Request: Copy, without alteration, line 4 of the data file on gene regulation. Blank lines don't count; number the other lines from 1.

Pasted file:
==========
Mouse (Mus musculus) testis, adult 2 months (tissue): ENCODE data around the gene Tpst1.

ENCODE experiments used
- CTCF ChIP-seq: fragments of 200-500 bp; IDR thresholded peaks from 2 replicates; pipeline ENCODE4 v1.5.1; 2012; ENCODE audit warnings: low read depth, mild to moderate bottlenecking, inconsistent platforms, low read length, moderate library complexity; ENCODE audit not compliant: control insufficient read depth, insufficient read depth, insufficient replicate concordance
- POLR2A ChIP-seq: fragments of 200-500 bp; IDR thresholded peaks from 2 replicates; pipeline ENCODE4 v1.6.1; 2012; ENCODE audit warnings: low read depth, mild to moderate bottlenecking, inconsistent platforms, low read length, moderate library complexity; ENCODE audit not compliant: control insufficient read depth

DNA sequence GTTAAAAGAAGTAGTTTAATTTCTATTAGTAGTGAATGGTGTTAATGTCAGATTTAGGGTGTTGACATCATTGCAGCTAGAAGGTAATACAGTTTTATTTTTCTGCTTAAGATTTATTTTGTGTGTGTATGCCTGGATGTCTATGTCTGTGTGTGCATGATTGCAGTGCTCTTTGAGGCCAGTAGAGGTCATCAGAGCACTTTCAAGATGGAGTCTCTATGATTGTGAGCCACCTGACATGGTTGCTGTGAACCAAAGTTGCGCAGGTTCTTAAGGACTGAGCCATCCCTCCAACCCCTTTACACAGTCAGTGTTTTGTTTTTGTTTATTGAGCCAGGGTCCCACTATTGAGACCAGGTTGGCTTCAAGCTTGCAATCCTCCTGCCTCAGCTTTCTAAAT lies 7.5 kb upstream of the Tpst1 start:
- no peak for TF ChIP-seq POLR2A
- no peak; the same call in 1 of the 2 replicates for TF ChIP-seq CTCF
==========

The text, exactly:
- POLR2A ChIP-seq: fragments of 200-500 bp; IDR thresholded peaks from 2 replicates; pipeline ENCODE4 v1.6.1; 2012; ENCODE audit warnings: low read depth, mild to moderate bottlenecking, inconsistent platforms, low read length, moderate library complexity; ENCODE audit not compliant: control insufficient read depth